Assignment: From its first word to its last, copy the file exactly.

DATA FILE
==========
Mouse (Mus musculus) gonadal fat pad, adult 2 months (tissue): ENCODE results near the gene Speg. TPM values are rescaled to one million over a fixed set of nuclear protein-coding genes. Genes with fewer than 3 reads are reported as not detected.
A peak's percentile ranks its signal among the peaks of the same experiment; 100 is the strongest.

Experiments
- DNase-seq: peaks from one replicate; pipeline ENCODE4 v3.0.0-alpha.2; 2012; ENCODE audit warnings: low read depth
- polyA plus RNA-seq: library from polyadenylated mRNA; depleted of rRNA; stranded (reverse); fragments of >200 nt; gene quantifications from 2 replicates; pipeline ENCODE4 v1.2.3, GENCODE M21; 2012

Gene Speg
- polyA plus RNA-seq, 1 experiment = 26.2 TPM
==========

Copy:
Mouse (Mus musculus) gonadal fat pad, adult 2 months (tissue): ENCODE results near the gene Speg. TPM values are rescaled to one million over a fixed set of nuclear protein-coding genes. Genes with fewer than 3 reads are reported as not detected.
A peak's percentile ranks its signal among the peaks of the same experiment; 100 is the strongest.

Experiments
- DNase-seq: peaks from one replicate; pipeline ENCODE4 v3.0.0-alpha.2; 2012; ENCODE audit warnings: low read depth
- polyA plus RNA-seq: library from polyadenylated mRNA; depleted of rRNA; stranded (reverse); fragments of >200 nt; gene quantifications from 2 replicates; pipeline ENCODE4 v1.2.3, GENCODE M21; 2012

Gene Speg
- polyA plus RNA-seq, 1 experiment = 26.2 TPM